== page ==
Americans love to love an underdog — or so we love to say. The little guy, the unlikely contender, the one nobody believed in: That’s who the USA throws its weight behind.
Except … maybe not really. Consider who you’ve been rooting for since the Olympics began last week. Do their names rhyme with Timone Piles? Bichael Yelps? The United States’ much-beloved, already-decorated, heavily favored contenders — let’s call them the Sure Things — have monopolized television coverage of the Rio games. They’ve dominated social media. According to my completely invented and extremely unscientific analysis — what I like to refer to as the Etsy Index — they are winning the hearts and minds of our nation. Simone Biles has 33 listings on the site — 33 different times she’s inspired someone to sit down and craft, crocheting dolls and spray-painting portraits and etching color-your-own pages. There are 60-something for Michael Phelps; a bit fewer for Aly Raisman. Gabby Douglas will tell you what champions are made of from every wall of your home, if you’re so inclined.
Don’t get me wrong: There’s joy in certainty. That everyone expected the Sure Things to triumph has made their early, dazzling success no less impressive. Here is Phelps in his fifth Olympics, reclaiming the 200-meter butterfly from Chad le Clos, who served him a rare defeat in 2012. This is Biles’s first Olympics, sure, but the 10-time World Championship gold medalist was widely heralded as a contender for the title of best-ever gymnast entering the games. Phelps and Biles have done exactly what they said they were going to: march right into the Maracanã and start demanding gold. The same holds true for some team sports: With both the men’s (14 Olympic gold medals) and women’s basketball teams (seven gold medals, including the last five straight), the actual sport has become almost secondary — the main attraction is the sport of beating other nations into the ground. We know what we’re going to get. We tune in. We almost always get it.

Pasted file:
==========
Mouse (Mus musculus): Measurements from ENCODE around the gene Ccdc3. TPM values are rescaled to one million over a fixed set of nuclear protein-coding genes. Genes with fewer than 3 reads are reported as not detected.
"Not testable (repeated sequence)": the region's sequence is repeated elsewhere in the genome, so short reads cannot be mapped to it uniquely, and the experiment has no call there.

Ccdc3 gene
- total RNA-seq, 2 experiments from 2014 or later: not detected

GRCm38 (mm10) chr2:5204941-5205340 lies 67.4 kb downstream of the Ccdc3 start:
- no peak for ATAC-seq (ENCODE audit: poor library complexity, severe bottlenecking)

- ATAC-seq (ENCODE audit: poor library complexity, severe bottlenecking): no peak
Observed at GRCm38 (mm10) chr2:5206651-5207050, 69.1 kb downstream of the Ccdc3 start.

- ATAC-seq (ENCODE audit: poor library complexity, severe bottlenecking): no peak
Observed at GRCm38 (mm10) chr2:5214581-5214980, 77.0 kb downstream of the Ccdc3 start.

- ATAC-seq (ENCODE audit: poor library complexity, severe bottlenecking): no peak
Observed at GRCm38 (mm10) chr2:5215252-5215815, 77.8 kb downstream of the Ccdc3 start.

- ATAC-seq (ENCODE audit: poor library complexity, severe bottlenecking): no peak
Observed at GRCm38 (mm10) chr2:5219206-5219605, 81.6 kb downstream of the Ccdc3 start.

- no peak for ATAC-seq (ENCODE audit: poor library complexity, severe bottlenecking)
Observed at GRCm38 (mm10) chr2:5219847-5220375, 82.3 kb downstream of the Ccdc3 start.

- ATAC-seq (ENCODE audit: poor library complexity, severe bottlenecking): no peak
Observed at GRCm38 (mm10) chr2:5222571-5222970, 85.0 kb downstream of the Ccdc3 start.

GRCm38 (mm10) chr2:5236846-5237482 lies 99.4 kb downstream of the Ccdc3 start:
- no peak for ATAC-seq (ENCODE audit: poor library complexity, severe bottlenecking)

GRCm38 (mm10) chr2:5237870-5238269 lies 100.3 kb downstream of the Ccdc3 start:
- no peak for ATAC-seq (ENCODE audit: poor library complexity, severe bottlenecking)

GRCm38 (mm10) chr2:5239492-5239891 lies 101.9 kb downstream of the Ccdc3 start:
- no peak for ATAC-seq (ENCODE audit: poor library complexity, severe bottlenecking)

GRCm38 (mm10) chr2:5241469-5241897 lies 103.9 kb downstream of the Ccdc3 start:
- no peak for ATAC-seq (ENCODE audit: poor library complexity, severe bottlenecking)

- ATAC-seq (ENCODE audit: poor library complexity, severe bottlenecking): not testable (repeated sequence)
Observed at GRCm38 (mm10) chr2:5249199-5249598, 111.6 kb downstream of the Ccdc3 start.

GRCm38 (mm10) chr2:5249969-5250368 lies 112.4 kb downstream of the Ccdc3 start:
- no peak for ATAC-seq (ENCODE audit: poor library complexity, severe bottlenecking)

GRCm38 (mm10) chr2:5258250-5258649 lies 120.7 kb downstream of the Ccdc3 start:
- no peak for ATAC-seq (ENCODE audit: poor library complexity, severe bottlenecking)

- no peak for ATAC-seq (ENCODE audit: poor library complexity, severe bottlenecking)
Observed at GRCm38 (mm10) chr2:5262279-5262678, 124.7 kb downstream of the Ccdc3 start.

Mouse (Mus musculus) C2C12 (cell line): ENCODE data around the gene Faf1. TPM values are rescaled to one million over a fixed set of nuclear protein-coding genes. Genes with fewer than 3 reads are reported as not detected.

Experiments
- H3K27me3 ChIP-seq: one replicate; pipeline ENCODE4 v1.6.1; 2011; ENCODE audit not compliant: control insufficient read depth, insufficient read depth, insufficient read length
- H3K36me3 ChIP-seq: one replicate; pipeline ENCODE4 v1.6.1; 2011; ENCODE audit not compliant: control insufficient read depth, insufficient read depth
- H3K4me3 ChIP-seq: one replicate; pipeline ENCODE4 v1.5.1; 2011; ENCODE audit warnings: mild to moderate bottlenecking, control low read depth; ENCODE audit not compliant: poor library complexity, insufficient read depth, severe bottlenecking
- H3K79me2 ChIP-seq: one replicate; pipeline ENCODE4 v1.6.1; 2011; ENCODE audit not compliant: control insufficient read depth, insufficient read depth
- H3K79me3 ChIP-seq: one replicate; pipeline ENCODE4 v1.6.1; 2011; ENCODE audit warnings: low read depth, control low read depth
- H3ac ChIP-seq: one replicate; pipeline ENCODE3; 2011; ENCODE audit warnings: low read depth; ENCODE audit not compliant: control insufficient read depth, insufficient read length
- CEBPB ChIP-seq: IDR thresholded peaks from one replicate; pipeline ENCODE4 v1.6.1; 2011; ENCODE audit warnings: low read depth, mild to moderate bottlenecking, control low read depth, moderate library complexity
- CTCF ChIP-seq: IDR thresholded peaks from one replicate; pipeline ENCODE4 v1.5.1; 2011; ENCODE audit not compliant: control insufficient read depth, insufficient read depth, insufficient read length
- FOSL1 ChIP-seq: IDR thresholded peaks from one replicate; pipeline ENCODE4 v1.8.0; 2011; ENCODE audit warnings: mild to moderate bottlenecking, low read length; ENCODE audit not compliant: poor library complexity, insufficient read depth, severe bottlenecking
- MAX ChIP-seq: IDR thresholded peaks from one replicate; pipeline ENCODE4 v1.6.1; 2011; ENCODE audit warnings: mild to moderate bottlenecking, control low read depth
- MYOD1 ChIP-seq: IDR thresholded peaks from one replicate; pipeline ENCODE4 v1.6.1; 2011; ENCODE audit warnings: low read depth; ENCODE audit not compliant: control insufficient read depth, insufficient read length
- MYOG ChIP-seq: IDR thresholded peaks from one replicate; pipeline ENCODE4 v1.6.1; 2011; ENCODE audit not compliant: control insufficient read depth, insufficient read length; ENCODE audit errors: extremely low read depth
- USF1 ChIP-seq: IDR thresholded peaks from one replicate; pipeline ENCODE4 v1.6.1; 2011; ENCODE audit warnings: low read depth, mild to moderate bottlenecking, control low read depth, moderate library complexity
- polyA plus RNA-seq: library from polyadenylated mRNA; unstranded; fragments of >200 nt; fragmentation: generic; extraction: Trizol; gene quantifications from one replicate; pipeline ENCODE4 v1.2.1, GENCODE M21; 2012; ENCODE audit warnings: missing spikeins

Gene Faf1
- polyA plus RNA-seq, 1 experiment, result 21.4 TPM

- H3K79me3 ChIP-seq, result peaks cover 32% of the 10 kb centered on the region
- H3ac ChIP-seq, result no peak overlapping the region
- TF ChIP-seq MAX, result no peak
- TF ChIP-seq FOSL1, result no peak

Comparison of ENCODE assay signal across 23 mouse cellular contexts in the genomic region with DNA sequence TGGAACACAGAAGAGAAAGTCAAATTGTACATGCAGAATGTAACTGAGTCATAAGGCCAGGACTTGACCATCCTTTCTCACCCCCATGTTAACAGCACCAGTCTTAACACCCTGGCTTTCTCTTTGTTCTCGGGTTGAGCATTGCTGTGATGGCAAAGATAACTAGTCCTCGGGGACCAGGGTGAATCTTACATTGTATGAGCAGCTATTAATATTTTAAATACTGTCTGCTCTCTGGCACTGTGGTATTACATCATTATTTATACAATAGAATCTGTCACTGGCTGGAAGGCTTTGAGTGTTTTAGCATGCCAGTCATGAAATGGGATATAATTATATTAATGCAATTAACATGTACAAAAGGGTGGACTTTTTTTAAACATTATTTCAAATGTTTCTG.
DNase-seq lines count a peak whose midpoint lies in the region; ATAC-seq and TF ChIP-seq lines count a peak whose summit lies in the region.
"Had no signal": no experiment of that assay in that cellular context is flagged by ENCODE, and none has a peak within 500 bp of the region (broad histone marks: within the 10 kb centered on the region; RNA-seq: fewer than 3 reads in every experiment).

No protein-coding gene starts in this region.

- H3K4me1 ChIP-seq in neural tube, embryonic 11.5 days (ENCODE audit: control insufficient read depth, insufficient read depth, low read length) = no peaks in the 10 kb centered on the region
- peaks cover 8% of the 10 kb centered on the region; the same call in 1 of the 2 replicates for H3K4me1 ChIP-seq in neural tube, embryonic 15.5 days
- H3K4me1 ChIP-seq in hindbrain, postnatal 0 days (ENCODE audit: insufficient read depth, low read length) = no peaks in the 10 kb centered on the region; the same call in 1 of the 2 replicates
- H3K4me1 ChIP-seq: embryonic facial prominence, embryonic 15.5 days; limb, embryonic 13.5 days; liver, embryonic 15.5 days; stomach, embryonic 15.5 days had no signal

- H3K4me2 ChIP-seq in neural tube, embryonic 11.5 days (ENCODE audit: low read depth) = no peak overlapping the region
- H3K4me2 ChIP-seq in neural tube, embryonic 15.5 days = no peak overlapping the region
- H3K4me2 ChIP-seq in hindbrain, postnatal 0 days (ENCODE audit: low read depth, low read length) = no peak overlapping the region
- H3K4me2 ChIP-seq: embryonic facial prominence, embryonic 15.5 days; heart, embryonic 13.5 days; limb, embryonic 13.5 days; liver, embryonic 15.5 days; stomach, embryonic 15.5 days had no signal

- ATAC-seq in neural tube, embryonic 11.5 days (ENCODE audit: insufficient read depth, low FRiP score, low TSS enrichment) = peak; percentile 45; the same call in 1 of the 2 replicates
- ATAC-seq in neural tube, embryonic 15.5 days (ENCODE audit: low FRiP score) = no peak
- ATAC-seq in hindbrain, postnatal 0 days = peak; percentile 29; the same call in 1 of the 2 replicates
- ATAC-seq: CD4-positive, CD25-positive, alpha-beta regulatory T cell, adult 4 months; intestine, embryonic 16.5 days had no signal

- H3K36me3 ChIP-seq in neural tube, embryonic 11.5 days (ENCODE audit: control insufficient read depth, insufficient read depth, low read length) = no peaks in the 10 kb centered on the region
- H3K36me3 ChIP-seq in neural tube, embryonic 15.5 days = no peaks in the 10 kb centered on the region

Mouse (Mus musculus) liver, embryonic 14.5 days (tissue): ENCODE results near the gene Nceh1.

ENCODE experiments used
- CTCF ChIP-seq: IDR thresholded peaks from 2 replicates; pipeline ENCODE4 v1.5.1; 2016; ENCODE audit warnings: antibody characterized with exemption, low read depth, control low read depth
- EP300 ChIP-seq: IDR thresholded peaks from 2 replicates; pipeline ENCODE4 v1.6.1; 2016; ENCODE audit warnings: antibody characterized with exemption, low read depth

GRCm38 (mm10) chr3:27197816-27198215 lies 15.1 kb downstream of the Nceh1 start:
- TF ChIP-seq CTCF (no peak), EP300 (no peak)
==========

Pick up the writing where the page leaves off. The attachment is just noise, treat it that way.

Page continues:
There’s nothing wrong with rooting along: Phelps and Biles are historic greats who will go down as legends; years from now, these are the athletes we will tell people we watched live (or, well, close to live). We are witnessing the golden age of both Team USA swimming and women’s gymnastics, and it’s only right that we savor and celebrate it. Having proper warning doesn’t make the sight of Raisman fluttering toward the rafters any less stunning, or diminish the magic the Sure Things have had to deploy to be not only great, but reliably great.
But let’s not tell ourselves that we’re rooting for underdogs, or especially — even in a games that’s been derided for introducing spoilers to Olympic viewership — for surprises. Is it any coincidence that Justin Gatlin, who hasn’t won Olympic gold since 2004, has an Etsy Index score of zero? (Usain Bolt’s Etsy Index: 33.)
So let’s consider giving some love to the actual underdogs. Gatlin — who, to be fair, could only ever be considered an underdog by Team USA’s preposterous standards — has his first race this Sunday. You could do worse than pulling for an actual surprise — or at least typing up a commemorative quote and taping it to your wall.